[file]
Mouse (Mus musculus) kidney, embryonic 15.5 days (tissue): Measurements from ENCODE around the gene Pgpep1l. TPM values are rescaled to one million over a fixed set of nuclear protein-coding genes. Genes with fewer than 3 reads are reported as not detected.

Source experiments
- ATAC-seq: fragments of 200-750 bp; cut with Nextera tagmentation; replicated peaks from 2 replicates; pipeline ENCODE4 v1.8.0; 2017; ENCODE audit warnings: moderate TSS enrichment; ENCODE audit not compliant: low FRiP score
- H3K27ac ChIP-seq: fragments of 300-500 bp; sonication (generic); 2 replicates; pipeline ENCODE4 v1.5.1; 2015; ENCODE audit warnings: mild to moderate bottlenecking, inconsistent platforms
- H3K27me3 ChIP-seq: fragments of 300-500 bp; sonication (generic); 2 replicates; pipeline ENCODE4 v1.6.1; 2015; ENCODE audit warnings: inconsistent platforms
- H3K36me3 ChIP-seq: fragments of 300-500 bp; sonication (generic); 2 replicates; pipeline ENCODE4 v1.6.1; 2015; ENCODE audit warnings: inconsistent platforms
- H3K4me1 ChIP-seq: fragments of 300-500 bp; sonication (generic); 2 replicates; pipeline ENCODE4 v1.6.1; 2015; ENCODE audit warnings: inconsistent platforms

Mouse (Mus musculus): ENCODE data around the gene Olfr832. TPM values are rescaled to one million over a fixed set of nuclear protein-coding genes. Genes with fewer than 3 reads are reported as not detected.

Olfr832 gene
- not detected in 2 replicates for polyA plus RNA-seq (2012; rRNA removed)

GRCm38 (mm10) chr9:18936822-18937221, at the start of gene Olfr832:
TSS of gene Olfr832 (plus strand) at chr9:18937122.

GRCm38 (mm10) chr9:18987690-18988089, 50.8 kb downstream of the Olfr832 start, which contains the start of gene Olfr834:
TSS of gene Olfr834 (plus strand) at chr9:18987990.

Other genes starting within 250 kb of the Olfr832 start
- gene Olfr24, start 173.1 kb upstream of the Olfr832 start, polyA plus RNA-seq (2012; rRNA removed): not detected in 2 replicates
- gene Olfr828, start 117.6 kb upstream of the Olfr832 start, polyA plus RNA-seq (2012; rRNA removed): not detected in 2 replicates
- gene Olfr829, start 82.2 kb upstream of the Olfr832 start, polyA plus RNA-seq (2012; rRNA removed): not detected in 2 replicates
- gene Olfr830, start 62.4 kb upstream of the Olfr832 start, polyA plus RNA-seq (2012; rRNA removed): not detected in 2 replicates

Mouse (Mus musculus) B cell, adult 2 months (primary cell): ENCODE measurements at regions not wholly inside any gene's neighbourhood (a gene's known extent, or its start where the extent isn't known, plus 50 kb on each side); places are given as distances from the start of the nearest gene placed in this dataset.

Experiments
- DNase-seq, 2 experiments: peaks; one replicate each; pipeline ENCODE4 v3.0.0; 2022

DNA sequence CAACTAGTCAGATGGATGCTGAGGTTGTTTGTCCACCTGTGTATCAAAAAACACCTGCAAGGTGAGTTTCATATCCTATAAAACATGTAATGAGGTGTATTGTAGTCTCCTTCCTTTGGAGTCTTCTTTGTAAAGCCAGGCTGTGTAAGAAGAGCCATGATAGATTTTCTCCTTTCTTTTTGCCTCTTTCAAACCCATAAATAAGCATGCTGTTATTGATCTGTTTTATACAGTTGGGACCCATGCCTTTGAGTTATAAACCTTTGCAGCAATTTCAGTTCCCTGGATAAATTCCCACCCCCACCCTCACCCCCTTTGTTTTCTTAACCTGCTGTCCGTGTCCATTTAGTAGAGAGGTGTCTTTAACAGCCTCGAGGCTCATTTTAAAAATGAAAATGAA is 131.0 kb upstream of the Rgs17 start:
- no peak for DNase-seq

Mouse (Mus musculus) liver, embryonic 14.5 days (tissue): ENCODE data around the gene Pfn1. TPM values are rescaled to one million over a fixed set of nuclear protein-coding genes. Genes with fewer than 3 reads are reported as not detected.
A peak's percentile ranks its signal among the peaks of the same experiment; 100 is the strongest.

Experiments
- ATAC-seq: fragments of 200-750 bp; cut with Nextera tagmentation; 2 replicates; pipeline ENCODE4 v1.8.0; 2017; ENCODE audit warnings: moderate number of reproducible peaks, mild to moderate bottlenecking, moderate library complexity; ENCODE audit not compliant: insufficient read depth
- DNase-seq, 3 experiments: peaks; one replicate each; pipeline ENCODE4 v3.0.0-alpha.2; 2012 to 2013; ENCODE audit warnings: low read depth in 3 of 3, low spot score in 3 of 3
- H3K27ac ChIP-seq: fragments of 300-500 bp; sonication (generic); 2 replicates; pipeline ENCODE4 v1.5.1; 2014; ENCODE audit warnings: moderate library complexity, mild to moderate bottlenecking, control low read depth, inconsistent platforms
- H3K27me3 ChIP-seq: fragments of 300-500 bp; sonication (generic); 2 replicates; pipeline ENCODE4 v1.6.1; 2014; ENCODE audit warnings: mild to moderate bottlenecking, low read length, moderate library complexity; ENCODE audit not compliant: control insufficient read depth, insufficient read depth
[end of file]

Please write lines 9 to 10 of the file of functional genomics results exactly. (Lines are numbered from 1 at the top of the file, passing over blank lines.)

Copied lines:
Olfr832 gene
- not detected in 2 replicates for polyA plus RNA-seq (2012; rRNA removed)